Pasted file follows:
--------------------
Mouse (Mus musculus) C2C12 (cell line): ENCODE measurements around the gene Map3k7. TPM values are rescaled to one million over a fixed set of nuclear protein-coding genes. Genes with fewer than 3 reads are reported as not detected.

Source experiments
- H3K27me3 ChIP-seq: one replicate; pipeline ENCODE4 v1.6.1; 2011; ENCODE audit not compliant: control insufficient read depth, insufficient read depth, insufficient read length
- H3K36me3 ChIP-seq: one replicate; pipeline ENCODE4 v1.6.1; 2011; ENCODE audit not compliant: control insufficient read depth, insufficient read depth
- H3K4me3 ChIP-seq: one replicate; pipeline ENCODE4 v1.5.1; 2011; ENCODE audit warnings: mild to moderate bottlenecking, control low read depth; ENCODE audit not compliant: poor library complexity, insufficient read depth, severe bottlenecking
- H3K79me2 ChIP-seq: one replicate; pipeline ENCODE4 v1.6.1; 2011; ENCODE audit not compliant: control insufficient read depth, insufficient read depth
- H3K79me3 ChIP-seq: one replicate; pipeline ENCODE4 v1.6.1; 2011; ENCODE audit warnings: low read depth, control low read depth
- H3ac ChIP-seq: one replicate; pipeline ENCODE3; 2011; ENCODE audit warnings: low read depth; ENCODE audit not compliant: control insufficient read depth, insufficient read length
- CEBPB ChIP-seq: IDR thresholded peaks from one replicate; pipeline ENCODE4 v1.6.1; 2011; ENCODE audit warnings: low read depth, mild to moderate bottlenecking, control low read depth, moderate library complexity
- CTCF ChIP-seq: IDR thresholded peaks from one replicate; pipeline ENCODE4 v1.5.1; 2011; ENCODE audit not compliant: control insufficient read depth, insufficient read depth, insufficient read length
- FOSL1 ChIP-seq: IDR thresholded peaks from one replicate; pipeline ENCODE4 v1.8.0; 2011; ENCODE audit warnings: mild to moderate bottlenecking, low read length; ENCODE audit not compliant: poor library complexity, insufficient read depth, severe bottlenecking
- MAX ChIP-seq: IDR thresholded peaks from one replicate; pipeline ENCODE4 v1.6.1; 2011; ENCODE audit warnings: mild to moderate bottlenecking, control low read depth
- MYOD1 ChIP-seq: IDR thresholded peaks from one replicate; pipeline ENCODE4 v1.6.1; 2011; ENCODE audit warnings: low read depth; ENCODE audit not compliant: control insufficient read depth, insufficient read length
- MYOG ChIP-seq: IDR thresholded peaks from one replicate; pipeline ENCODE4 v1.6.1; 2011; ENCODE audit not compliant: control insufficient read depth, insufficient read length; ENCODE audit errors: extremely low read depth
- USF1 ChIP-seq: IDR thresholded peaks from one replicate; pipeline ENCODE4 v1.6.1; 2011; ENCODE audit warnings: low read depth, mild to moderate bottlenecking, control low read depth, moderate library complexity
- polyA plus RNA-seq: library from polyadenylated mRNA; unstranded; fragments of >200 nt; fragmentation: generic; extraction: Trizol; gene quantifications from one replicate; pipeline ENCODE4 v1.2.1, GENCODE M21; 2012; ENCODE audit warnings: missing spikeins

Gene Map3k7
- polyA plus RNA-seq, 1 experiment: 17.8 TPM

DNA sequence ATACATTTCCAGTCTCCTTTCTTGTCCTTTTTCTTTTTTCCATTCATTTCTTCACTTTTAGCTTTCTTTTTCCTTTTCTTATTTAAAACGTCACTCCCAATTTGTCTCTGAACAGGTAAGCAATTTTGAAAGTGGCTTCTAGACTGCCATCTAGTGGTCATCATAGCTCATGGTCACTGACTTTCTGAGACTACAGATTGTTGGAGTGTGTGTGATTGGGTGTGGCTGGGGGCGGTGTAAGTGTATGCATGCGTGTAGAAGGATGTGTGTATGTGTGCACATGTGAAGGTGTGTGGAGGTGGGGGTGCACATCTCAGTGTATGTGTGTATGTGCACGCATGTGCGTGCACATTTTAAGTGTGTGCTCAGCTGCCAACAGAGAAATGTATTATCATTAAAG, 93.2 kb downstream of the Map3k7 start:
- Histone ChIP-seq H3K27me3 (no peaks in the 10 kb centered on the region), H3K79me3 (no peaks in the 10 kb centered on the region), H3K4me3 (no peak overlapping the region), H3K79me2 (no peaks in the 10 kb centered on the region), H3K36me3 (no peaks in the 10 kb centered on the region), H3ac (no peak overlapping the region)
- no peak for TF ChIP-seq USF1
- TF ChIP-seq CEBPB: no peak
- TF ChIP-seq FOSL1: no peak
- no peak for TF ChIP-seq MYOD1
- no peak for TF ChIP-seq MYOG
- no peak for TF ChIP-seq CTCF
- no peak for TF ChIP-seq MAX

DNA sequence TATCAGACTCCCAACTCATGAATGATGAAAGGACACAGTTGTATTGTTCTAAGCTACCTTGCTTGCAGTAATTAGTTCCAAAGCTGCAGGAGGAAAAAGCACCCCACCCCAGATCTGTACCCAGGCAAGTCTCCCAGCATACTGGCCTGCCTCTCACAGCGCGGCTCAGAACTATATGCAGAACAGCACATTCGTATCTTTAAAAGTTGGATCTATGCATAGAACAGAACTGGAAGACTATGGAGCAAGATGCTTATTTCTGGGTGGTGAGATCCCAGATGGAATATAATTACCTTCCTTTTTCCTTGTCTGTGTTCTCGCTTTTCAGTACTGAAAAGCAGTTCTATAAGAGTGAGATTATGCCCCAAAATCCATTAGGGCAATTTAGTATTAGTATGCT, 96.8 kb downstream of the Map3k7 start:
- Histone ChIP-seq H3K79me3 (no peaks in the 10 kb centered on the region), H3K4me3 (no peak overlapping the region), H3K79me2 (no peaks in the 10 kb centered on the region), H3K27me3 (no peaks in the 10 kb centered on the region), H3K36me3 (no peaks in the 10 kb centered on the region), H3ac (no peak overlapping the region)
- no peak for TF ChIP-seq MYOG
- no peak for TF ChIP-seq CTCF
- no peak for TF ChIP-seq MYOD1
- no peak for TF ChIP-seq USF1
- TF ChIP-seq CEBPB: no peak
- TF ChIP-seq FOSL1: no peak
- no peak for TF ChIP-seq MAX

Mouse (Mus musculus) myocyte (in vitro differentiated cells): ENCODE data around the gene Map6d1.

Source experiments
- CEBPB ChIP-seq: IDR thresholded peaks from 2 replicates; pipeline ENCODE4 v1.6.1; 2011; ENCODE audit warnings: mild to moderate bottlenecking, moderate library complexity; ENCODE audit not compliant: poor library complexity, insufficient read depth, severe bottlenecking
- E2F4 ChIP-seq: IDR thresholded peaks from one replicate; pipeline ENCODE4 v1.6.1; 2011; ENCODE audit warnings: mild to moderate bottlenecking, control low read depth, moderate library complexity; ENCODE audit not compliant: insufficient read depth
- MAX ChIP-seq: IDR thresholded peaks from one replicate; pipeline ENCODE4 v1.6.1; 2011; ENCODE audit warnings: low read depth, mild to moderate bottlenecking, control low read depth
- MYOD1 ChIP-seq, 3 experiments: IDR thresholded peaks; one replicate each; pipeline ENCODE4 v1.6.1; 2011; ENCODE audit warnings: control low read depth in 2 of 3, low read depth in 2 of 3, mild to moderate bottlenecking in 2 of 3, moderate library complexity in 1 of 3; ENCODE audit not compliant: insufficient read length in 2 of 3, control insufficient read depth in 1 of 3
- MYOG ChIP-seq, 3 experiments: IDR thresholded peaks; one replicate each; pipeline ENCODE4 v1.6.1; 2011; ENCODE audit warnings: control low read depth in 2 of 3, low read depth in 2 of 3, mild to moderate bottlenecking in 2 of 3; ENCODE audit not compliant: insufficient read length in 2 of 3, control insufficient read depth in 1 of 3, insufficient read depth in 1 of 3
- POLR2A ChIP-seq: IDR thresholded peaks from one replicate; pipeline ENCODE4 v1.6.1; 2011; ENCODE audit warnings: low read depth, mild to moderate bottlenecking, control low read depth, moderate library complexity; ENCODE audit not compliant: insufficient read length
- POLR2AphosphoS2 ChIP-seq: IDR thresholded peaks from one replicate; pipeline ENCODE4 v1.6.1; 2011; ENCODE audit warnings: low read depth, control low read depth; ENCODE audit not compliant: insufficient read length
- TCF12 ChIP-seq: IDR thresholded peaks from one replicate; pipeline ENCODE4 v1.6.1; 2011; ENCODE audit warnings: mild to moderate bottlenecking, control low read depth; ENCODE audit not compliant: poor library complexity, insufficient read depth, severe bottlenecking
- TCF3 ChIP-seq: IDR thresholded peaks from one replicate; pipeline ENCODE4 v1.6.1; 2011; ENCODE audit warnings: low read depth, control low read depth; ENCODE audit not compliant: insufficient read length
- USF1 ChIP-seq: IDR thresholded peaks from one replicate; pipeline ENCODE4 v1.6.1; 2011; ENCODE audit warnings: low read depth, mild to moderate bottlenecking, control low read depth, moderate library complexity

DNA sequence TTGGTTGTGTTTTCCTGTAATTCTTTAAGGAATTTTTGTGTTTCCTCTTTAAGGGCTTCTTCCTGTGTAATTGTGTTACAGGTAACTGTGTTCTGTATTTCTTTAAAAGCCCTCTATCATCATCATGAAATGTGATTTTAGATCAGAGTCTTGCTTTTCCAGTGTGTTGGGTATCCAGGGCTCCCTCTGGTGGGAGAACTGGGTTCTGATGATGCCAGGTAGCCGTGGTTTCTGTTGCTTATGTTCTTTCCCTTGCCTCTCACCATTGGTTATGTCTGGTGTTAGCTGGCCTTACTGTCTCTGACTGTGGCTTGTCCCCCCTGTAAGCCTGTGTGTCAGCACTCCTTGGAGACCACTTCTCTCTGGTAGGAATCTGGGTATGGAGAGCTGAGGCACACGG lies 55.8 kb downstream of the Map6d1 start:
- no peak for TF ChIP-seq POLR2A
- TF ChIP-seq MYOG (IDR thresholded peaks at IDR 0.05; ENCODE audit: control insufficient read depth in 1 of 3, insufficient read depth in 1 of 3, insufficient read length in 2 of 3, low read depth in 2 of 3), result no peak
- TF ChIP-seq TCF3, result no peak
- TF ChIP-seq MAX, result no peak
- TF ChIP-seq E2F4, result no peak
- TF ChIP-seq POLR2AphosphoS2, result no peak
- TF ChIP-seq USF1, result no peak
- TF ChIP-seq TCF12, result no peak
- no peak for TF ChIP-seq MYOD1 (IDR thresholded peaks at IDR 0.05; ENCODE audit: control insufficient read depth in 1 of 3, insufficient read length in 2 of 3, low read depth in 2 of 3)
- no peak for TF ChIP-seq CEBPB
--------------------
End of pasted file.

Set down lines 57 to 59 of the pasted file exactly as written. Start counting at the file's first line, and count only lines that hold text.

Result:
- TF ChIP-seq TCF12, result no peak
- no peak for TF ChIP-seq MYOD1 (IDR thresholded peaks at IDR 0.05; ENCODE audit: control insufficient read depth in 1 of 3, insufficient read length in 2 of 3, low read depth in 2 of 3)
- no peak for TF ChIP-seq CEBPB